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Why Online Education May Not Work For Your Child

by : Tiffany Tunnell
posted on : 3/25/2014

There’s no denying that online education has been sweeping the country. Back in 2011, CNN reported that as many as a quarter of a million students, kindergarten through twelfth grade, were enrolled in online schools. As you can imagine, that number has greatly risen over the past few years.

As a parent, you may have wondered if this trend is really a better educational option, and you may have also wondered why so many parents have chosen to have their children learn online. Do online schools really prepare children that well?

Like any key issue, online education has its list of Pros and Cons that parents should consider when making the critical decision of whether or not to switch to online schooling. Here are the best arguments both for and against online education:

In order to form a more educated opinion about online schooling and what it would mean for you and your children, let’s examine this list of Pros and Cons in more depth. First, many parents like the idea of online schooling because it offers more variety in courses, including some that are international. Second, online courses generally have flexible schedules that are conducive to busy families and working teens. Third, online courses are also generally free of textbook costs, and are usually associated with lower tuition costs. Also, online schools are able to teach content according to their own curriculum guidelines and therefore students may be exposed to better, more diverse content. Further, instant grading let’s you know immediately how you are doing in the class.

With all these pros, online education seems like a wise choice. However, what you may not know about online schools, you could find quite alarming. Online schools may actually be unknowingly setting up their students for academic, as well as, social failure.

Did you know that many online courses utilize pre-made videos with actors teaching scripted material, instead of live teachers? Also, curriculum often consists of snapshots and picture images of books and materials. This can create a distorted, condensed version of the material that students actually need to know. Also concerning is there is little teacher interaction, so many students report more than half of their coursework is reading books independently or going online to other sites to figure out course material. Many students who have reviewed online education stated it was much harder to learn coursework, because they believed they had little support.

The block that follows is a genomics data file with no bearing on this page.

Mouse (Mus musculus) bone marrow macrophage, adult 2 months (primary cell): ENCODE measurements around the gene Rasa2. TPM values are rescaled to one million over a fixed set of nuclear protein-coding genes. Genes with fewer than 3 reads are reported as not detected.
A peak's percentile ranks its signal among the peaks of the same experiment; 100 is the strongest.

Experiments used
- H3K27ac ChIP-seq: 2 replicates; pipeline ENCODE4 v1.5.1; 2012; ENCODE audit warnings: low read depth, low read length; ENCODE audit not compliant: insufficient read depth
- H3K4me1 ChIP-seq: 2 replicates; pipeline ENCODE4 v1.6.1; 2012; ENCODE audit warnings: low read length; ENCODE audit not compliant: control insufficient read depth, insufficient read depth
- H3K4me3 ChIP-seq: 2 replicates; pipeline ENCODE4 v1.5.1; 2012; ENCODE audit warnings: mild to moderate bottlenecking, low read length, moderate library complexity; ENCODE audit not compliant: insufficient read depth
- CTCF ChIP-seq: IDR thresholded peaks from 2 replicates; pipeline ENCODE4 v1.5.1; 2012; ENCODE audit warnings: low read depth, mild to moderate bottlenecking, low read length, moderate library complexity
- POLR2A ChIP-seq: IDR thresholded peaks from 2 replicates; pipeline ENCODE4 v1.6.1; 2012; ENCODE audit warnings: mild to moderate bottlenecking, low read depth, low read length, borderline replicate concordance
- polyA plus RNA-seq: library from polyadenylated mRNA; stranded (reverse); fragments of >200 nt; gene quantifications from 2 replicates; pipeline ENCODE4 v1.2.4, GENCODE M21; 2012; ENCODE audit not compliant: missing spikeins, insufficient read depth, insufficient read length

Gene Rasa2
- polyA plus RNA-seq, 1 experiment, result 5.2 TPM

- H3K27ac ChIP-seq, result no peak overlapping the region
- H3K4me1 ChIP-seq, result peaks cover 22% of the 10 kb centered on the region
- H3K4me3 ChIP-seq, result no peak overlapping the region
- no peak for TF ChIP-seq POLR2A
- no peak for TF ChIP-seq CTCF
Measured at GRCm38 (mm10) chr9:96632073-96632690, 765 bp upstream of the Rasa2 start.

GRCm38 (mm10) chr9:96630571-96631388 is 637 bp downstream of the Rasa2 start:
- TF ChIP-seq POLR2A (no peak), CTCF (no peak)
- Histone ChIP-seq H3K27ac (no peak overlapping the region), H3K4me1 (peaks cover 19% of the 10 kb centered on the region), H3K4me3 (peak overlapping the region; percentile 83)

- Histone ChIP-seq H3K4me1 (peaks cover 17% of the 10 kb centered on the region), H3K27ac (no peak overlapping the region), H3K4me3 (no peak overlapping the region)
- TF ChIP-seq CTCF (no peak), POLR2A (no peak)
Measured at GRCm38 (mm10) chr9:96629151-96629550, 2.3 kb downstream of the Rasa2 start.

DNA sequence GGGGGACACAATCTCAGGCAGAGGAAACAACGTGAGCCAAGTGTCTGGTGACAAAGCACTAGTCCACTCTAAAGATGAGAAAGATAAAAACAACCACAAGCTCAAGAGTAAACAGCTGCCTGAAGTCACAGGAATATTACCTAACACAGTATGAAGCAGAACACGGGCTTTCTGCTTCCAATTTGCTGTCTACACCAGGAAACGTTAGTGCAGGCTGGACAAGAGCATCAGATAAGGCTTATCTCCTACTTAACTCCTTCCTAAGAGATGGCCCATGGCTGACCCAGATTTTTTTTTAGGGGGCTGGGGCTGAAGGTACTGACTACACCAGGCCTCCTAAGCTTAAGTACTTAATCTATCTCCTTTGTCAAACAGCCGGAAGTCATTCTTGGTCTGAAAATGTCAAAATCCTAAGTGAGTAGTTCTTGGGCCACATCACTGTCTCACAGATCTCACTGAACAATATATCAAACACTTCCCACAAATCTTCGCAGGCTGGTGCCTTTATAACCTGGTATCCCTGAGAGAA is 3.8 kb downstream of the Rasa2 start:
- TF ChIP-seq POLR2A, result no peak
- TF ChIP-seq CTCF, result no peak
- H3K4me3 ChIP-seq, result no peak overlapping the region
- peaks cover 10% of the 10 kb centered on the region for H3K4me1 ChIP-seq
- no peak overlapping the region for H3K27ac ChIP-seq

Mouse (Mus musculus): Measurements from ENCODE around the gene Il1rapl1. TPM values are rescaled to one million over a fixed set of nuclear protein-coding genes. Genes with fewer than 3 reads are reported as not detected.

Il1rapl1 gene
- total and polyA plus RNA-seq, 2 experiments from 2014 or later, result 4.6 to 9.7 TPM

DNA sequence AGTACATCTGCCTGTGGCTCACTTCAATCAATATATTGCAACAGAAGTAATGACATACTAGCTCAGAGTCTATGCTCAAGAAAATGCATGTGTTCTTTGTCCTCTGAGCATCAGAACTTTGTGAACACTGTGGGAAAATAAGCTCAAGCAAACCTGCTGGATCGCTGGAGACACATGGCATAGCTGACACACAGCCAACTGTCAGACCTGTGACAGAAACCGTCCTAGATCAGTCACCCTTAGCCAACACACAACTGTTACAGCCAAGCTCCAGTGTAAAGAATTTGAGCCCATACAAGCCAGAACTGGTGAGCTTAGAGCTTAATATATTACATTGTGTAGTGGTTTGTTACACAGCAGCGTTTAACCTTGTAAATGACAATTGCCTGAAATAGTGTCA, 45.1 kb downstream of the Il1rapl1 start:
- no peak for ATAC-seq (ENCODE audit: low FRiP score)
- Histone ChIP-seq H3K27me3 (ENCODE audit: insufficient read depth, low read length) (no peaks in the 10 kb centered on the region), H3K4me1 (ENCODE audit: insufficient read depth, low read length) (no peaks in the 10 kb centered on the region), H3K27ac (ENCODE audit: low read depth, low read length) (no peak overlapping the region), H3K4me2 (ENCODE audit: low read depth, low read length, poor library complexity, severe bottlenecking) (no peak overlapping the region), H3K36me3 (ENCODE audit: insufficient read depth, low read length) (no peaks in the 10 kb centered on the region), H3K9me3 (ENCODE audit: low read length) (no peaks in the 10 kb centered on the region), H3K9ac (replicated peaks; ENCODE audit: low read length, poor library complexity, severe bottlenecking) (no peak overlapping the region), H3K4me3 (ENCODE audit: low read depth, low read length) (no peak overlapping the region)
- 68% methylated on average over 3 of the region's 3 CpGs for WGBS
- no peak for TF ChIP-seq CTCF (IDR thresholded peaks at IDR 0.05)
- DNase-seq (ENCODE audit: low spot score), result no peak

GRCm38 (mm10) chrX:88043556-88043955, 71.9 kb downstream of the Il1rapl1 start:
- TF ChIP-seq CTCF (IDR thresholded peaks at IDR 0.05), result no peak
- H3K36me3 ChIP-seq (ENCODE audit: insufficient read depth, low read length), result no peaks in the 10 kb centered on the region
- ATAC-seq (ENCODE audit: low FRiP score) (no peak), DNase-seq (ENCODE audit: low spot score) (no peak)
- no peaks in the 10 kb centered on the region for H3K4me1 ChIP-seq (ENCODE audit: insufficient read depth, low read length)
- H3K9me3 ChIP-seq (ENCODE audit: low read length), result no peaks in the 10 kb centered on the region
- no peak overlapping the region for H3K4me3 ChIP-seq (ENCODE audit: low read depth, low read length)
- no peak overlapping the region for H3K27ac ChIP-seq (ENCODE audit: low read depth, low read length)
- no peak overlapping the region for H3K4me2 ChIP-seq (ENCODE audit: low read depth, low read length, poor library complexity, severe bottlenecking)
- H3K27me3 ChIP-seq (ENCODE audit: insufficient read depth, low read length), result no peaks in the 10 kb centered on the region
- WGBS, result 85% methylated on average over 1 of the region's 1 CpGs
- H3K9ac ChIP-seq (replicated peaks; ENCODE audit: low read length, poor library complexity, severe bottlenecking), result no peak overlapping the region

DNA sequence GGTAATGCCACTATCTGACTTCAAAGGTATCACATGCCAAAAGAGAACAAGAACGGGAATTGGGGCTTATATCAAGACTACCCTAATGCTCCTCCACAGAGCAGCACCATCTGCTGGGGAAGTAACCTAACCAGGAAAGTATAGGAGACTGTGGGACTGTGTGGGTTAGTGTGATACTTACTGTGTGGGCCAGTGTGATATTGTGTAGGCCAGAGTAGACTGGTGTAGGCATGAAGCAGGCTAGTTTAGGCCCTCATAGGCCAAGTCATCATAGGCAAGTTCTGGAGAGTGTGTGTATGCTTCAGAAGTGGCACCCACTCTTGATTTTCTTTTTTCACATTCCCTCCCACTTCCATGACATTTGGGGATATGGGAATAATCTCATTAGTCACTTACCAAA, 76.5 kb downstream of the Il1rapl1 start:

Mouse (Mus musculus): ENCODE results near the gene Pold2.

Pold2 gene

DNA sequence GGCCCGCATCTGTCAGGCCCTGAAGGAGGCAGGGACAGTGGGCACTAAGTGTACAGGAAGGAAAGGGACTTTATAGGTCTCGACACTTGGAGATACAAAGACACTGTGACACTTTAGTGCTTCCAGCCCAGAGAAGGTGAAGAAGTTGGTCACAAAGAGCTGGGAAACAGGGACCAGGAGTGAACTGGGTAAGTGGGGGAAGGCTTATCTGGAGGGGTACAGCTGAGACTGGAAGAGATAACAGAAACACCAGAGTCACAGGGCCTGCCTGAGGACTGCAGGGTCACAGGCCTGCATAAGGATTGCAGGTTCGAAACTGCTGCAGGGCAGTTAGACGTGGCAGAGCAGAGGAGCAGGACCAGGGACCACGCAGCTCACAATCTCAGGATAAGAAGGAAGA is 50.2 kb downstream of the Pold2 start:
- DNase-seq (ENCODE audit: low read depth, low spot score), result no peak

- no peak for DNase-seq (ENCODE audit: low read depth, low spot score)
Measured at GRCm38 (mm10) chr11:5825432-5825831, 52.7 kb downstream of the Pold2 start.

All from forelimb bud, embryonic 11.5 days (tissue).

Another big problem is since there is no physical classroom, students receive little to no interaction with peers. Instead of engaging classroom discussions and learning from each other, as well as their educator, they are often required to communicate solely in written form. As you can imagine, this type of education is difficult for students who are not strong grammatically, who are not visual learners, and anyone who isn’t organized and self-motivated.

Independent learning may give online students the false security they can push back coursework. After all, they should be able to learn “at their own pace”, right? Many times, these students find themselves scrambling last minute to complete assignments just before deadlines.

Which begs the question…”What do you do when you don’t know an answer?” “Google it!” Many teachers of online classes are witnessing an alarming increase of plagiarism and cheating in their courses. Surprise, surprise! In most cases, students haven’t really learned at all – they merely copied answers, and turned in the work. This is contributing to another alarming trend – a significant decrease in problem solving skills and a genuine lack of persistence in many students.

Lastly, a major contributer behind the rise of online education is the idea that online schools provide a higher quality, more rigorous education than public school due to freedom of curriculum and international coursework. In actuality though, online schools are privately funded, which means they don’t have coursework requirements like a public school would. What does this mean to you? Little or no accountability, for one. That’s right – online schools may actually be offering curriculum that is inadequate to your child’s current needs and state requirements.

At the end of the day, do your own research so you can decide what’s best for your child. Also, it’s important to realize there are other options. Research shows that by pairing an individualized learning program with school work (whether it is public, charter, private, or online), students can usually accelerate their education greatly above that of their peers.

Programs like MathRise® Learning Centers in Litchfield Park and Glendale, Arizona, help students achieve high academic standards by providing unique 1 on 1 learning programs which are designed to meet and exceed your child’s academic expectations in Mathematics and Language Arts. At MathRise® students are provided the opportunity for individualized learning, similar to an online school experience, coupled with the teacher/student interaction of a private school, always in a one-on-one environment for optimal learning!

For more information about a MathRise® Learning Center near you, please call 623-536-7679 or stop by.

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Tuesday, May 23, 2017







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